Rail, Sustainability and Hybrid Trains

Philippines Hybrid Train

The UN COP 26 climate summit is almost upon us and many delegates from Europe will make their point by travelling to Glasgow by rail.

A special train will leave Amsterdam for London, where delegates will switch to another carrying them to Glasgow. We will hear a lot about trains during the conference, particularly about their CO2 emissions compared to air travel.

Aware of this, in September, British Airways operated a ‘carbon neutral’ flight from London to Glasgow. The airline said the flight’s CO2 emissions had reduced by 62% compared to a similar experiment that took place in 2010. This time, BA used a new generation Airbus and 35% Sustainable Aviation Fuel, offsetting remaining emissions from conventional kerosene.

BA’s efforts are to be applauded, but until a whole range of technologies, particularly around fuels, are developed, rail remains by far the more sustainable option, as LNER’s carbon calculator shows.

LNER estimates London-Glasgow by electric rail emits 24.48 kg of CO2. This compares with car travel at 63.38kg and kerosene-based flying, which reaches 165.08kg – 6.74 times as much as train travel.

The Office of Rail and Road will publish latest emission figures in November, but those from 2019-20 show passenger train electricity usage increased by 5.3%. However, diesel passenger usage also rose 1.5% compared to 2018-19.

Despite this slight increase in both types of propulsion, the level of CO2 emissions per rail passenger km in 2019-20 was 4% lower than 2018-19. The ORR said: “This is predominantly due to a transition towards renewable energy sources in the electricity sector in Great Britain.”

The Department for Transport’s Decarbonising Transport report estimates that in 2018, greenhouse gas emissions (GHG) from passenger and freight rail ‘made up just 1.4% of the UK’s domestic transport emissions’ and were becoming less carbon intensive as new trains using greener electricity entered service.

In 2018, the DfT challenged the rail industry to remove all diesel trains from the network by 2040, while the Scottish government hopes to decarbonise passenger rail by 2035. More than 70% of UK passenger rail vehicles are already electric powered, but about 3,700 wholly or partially diesel-powered passenger trains remain in use.

Removing these depends on electrification across the network or hybrid technologies. Where they can be introduced, greener trains are having an impact: in 2018 CO2 emissions from passenger trains dropped by 195,000 tonnes, equivalent to taking around 90,000 cars off the road.

Electric trains need greener sources of power to be truly sustainable and there is tangible evidence of improvement here. The DfT estimates energy supply generally has more than halved its carbon emissions since 1990 to make up 23% of the total – firm evidence electricity is becoming more sustainable.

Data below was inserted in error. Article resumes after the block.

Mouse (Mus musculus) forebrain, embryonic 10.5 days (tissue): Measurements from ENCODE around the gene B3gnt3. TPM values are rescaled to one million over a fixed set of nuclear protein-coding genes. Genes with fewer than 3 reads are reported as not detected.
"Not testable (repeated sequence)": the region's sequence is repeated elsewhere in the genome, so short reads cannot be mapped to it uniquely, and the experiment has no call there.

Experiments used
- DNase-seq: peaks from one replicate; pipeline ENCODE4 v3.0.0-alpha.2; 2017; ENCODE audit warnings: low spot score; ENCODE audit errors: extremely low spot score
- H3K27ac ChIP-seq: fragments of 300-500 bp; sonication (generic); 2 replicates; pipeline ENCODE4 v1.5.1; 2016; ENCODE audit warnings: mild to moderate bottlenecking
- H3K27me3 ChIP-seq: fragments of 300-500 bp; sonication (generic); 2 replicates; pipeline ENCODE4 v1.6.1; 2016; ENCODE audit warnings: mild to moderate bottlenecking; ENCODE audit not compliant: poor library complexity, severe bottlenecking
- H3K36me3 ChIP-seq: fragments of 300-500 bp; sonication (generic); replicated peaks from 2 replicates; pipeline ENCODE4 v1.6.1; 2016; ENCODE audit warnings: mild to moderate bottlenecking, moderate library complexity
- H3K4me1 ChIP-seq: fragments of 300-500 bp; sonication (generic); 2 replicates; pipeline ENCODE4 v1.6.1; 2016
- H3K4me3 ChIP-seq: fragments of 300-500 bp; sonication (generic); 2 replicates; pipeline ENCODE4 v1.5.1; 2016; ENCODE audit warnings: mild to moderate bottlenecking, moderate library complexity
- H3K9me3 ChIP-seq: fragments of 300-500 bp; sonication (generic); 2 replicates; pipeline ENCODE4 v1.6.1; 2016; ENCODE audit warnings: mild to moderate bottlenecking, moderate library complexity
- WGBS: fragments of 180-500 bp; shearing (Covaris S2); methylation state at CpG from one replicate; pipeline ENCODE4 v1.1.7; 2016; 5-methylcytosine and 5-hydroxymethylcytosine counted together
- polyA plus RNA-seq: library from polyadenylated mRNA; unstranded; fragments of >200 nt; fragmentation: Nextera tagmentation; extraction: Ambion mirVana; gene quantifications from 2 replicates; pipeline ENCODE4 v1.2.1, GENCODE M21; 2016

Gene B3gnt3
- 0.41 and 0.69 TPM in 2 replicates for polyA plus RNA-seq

Where train lines will never be electrified, other solutions must be found. Lorries running on waste vegetable oil and grease are now a common sight. This emits up to 90% less GHGs than fossil diesel, but supplies are currently inadequate for rail’s needs.

Deutsche Bahn is researching these alternative fuels, based on processed organic residues and waste. It also plans battery-powered trains charged on overhead line “islands” – a short, electrified section that powers the train to the next charging point. Trains with hydrogen drives are also being researched.

GWR is also on the case. A spokesperson said: “In addition to electrification programmes, we are committed to reviewing emerging technologies such as bi-mode/hybrid, battery fuel cell and hydrogen power, alone or alongside other technology.”

LNER’s Azuma trains, which will ferry delegates to COP 26, are diesel-electric hybrids, with diesel kicking in where there is no electrification. LNER said: “We are investigating phasing out the diesel generator units and replacing them with battery storage to power our trains where there is no overhead wire. This won’t be a quick solution, but we are committed to looking to the future.”

Sourcing sustainable power is an issue, although LNER says there is no problem at stations. “We are in control of our energy supplies here, so we can choose to purchase renewable energy. The energy our trains use is supplied to us, so we don’t have much control over what type it is or where it comes from. This is where it gets a bit tricky.”

It is indeed a tricky problem, but rail already has a head start on aviation and it is much easier to make hybrid trains than planes. Rail’s sustainability credentials can only grow.

To find out more about how Meon can help you meet your sustainability goals please contact us by email at [email protected] or by telephone +44 (0)116 264 5270.

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